He had planned to be home in time for lunch, or at least to be at home at lunchtime, home in time for his favorite talking heads to read him the news he’d missed in the morning while he showered so as to make himself presentable at his favorite café, his best black journal open, crying out for him not to allow yet another eight-day lapse without so much as a single penstroke.

It was almost dark and he was happy to have generated three whole sentences.

Sunday, April 14, 2019

Still, Only He

The Drabble (Online) April 2019


He watches everything around him
unfolding in super-slow-motion,
but no one else seems to notice
despite the fact that they’ve all
been standing in line for days.


Even though the line never moves,
everyone banters and chatters away
at a normal pace. No one else
seems to notice that everyone’s
clearly frozen, motionless, in place.

Saturday, March 30, 2019

The Medium's The Message

Potato Soup Journal (Online) March 2019
(10-Worder)

“Excuse me,” he said, not realizing his fart was inaudible.

Face Rocks


*82 review (Print & ePub) March 2019


She sees faces in the rocks and small stones she finds in the yard, faces staring back at her, smiling or reproachful, young or old. She hands them to me and sometimes I can see them, too. The ones I can see I give names to, first and last, and hand them back to her to see if I got them right. I almost always get them right, or she says, “No, she looks more like a Pearl or a Maude to me.” Then she’d put the smallest ones in her pocket, set the larger ones aside and, later, we’d carry them up to the steps, give them a nice shower from the garden hose, let them bask awhile in the sun before bringing them inside to our box of face rocks.

Sometimes I wonder what became of them after I left. I wonder if she tossed them back into the yard and garden before she moved to the mountains, or gave them away to the kids in the neighborhood, or if she just included the box one day with the other trash, dragged to the curb.

In my office today I have a large water cooler bottle filled with corks. None of them have names, though. I have a tea canister filled with Chinese fortunes, a small galvanized pail overflowing with red plastic coffee scoops, a display case for my hundreds of tin boxes, half a dozen terracotta balls, a sizeable collection of rusty railroad spikes, and about half a million books.

I wish she could be here to see them.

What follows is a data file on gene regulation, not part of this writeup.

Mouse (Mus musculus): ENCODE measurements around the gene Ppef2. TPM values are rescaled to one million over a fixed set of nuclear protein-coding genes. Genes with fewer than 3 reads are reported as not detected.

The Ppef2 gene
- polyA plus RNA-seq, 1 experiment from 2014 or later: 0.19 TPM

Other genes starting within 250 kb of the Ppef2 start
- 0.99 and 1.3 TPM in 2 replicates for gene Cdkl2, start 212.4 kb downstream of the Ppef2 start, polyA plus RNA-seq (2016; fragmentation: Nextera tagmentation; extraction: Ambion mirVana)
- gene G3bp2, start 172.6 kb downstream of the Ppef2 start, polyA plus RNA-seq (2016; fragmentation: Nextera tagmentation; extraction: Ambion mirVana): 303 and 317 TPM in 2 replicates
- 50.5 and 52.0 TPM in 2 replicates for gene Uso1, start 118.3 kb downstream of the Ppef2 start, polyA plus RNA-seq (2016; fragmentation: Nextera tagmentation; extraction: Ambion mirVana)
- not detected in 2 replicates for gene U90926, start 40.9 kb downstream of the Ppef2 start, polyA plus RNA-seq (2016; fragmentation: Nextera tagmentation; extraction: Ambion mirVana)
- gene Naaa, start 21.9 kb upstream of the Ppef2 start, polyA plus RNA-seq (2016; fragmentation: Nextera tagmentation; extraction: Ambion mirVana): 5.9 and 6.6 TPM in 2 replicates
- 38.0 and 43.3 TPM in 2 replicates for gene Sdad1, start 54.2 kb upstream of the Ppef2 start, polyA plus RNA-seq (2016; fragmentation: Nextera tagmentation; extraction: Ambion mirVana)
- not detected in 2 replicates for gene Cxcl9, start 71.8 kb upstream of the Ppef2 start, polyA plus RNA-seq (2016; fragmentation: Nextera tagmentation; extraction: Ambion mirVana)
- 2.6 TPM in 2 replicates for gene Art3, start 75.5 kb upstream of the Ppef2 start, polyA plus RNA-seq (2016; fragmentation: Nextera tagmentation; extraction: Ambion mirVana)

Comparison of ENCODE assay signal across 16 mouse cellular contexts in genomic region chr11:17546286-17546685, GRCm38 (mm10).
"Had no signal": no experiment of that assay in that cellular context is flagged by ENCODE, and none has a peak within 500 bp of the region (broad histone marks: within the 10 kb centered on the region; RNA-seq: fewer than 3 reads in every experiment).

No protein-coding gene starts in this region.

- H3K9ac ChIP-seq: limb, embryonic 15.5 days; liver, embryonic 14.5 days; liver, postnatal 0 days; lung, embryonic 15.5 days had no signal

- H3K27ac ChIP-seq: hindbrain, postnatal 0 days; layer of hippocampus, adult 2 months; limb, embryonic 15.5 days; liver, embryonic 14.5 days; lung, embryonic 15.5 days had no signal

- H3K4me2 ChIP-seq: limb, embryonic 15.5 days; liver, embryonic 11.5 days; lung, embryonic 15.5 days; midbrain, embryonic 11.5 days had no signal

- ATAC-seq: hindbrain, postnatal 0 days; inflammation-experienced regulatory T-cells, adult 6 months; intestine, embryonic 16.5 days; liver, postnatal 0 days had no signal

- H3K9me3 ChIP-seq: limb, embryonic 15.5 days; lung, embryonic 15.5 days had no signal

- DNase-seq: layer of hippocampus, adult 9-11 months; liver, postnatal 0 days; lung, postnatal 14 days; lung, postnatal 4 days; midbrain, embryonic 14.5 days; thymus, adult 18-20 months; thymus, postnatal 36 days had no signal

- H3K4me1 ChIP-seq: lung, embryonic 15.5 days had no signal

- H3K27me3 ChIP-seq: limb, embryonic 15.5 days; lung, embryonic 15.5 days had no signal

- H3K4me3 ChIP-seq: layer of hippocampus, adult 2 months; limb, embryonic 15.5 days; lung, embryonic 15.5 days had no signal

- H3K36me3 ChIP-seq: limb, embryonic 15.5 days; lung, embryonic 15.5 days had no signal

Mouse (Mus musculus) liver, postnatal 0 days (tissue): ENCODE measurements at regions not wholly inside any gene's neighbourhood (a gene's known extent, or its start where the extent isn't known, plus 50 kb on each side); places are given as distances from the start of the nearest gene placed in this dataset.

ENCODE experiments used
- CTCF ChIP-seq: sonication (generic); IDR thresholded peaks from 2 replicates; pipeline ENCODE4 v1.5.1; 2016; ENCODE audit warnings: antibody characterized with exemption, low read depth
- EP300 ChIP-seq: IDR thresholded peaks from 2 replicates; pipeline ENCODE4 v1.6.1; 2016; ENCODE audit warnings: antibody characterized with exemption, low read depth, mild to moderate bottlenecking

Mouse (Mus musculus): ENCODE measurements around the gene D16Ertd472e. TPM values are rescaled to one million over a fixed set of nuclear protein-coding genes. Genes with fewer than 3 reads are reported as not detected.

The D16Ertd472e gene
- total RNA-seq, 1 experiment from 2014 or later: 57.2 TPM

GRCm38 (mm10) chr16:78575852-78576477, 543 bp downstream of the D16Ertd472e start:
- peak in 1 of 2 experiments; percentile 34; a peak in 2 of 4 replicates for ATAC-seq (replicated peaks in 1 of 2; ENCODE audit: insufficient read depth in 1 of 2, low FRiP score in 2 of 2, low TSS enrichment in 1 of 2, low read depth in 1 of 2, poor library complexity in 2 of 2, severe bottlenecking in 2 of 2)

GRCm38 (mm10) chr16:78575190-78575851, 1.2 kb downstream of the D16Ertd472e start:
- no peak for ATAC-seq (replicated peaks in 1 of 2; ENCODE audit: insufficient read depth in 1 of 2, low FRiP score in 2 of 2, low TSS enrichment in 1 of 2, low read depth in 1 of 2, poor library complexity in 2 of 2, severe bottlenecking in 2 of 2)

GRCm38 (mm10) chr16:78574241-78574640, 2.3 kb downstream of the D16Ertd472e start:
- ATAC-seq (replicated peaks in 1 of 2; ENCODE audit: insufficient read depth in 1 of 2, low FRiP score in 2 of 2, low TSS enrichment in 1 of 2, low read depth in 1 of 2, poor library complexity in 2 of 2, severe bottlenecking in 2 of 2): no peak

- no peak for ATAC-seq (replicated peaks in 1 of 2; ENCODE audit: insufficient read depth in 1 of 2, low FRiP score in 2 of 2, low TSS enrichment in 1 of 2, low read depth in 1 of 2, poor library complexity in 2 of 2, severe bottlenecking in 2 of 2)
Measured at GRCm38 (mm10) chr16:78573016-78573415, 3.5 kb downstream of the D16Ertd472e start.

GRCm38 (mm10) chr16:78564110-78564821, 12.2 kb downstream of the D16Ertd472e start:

The Space Between

The Linnet’s Wings (Print & ePub) March 2019

She sets out for the coast, stops
at the notch to admire the mountains,
makes note that these are truly
mountains, not the soft green
rounded foothills she calls home.

Left behind, he comes home from work
to an empty house and thinks about her
traveling through the mountains
toward the sea she loves, driving along
with all the windows fully open,
waiting for that first whiff of salt air.

Two or three times before the sun
goes down, he steps out onto the deck
to count and recount the giant hay bales
in the field below the house.

Miles and miles and hours away,
under a just-past-full moon, the road
ceases to unfold before her. She sits,
gazing out at water, satisfied, having
melted her mountains in the sea.

Around midnight, before bed,
he goes out to stand on the deck and
count the bales one last time,
the way a shepherd counts his sheep.

He stares out at the horizon,
thinking about how ridgelines
remind him of waves.

 

Sunday, March 17, 2019

Two Below, Two Twenty-Eight

Six Sentences  (Online) March 2019

He does not envy the window washer, just outside the glass by his favorite street-view café table, her breath immediately vaporizing into massive sub-zero clouds blown away instantly by the wind-chill winds.
 
It's clear, though, that she's completely absorbed by the task; that the frigid conditions (which she had, no doubt, already encountered an uncountable number of times in the past) hardly even register; almost certainly neither distract nor impede.
 
He sits too long, watching and attempting to accurately record her persistent diligence. He's fully aware that he, too, has tasks and chores to complete; activities perhaps not as arduous as arctic window cleaning but which, once completed, should yield as much satisfaction as sparkling café glass on the last day of February in the coldest winter of the last half-century.